The Interdisciplinary and Transnational Feminist Approaches to ‘the Private’ graduate research cluster brings together students from Gender, Women & Sexuality Studies, Geography, Comparative Literature, Cinema & Media Studies, the Jackson School of International Studies, and the School of Social Work. Together we are interested in exploring a feminist, cross-disciplinary study of the concept of privacy through the lens of intersectionality. Much of feminist scholarship has emphasized the gendered nature in which the public/private binary is employed in organizing and theorizing society. However, important differences among women characterize how they experience the private sphere and the extent to which their identities are socially constructed in relation to it.
The research cluster reflects on questions such as: Who is and has historically been entitled to privacy and who hasn't? How does the state manage or produce boundaries of privacy? Is the home, the long-theorized ultimate private space, truly private? What kind of politics does this framing allow or disallow, and who benefits from this designation of privacy? How are boundaries private and public theorized and experienced in non-Western contexts? We think the concept of privacy brings up important differences among women, including along the lines of race, class, sexuality, gender identity, age, and ability that deserve further attention and exploration.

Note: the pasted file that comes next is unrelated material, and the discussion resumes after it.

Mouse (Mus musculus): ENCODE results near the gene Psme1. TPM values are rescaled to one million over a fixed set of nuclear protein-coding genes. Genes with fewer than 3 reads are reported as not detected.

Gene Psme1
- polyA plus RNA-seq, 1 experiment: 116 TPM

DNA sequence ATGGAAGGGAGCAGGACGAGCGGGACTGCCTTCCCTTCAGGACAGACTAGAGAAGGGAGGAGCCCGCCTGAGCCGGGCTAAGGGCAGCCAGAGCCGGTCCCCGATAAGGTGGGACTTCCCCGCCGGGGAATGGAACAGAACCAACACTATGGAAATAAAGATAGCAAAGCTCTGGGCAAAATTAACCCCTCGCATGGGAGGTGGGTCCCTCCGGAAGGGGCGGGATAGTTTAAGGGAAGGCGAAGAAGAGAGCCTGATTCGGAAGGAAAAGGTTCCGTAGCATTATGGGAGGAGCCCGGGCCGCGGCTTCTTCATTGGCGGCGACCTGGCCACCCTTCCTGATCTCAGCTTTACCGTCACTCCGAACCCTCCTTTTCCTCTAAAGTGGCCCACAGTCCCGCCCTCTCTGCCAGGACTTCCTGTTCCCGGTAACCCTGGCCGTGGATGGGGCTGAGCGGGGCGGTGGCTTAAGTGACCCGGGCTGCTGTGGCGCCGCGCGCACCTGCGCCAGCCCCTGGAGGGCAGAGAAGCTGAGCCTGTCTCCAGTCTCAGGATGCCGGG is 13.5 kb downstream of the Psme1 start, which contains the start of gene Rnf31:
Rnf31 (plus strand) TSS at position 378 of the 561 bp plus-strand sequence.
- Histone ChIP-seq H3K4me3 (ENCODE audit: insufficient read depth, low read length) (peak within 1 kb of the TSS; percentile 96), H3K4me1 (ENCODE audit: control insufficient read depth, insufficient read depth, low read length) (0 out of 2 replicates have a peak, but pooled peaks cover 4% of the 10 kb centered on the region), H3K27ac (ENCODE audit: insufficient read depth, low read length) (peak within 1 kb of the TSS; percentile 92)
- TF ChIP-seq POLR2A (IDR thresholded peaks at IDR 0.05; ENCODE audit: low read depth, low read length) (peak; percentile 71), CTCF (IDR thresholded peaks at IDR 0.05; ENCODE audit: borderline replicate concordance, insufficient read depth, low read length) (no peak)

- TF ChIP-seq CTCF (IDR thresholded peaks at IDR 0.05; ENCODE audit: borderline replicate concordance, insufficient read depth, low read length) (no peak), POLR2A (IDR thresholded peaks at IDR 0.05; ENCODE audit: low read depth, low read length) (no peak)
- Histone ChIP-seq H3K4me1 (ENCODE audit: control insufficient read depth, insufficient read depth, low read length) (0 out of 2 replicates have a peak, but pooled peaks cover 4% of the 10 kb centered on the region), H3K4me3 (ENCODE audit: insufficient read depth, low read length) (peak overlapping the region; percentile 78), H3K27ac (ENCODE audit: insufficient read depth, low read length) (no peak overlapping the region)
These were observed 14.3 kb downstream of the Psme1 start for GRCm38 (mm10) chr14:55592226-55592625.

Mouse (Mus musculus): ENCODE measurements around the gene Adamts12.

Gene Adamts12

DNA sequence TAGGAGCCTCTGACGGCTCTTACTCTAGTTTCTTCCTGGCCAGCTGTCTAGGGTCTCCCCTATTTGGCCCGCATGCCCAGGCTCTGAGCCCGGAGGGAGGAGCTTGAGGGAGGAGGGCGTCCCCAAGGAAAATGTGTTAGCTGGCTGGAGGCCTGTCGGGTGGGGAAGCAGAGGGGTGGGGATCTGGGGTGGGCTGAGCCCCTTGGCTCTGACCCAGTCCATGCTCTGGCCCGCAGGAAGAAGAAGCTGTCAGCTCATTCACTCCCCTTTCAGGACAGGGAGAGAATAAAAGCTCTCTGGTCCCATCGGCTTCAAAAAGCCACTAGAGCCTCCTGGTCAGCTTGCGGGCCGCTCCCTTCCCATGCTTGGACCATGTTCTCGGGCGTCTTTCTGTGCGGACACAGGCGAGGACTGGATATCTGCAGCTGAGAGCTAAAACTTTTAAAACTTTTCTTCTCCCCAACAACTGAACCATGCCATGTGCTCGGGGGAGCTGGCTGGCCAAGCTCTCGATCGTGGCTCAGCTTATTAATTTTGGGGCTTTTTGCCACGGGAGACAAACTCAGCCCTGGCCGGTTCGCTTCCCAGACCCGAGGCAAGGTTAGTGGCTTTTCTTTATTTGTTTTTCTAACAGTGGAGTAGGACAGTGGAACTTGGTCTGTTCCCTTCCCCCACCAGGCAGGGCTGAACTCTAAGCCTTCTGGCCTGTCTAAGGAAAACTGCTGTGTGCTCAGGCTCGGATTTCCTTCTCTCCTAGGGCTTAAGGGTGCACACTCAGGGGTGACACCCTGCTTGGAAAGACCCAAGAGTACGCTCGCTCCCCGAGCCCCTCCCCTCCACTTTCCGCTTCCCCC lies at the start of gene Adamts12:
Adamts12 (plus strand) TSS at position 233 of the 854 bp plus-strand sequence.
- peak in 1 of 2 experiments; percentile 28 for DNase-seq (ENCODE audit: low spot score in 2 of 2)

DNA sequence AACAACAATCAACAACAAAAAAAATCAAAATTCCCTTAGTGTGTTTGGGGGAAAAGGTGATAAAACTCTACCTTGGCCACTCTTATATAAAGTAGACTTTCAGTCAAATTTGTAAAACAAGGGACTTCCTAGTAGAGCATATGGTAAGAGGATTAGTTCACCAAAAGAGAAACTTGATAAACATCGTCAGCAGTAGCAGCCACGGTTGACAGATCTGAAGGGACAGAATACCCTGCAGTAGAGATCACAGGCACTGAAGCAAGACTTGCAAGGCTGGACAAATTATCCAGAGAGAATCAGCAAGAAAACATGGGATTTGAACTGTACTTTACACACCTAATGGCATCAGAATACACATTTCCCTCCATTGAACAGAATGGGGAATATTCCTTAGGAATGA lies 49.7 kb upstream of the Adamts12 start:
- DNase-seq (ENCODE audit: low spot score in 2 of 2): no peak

Photo: Wangechi Mutu, "Madam Repeateat." From the cover of Sara De Jong’s Complicit Sisters: Gender and Women's Issues across North-South Divides (2017).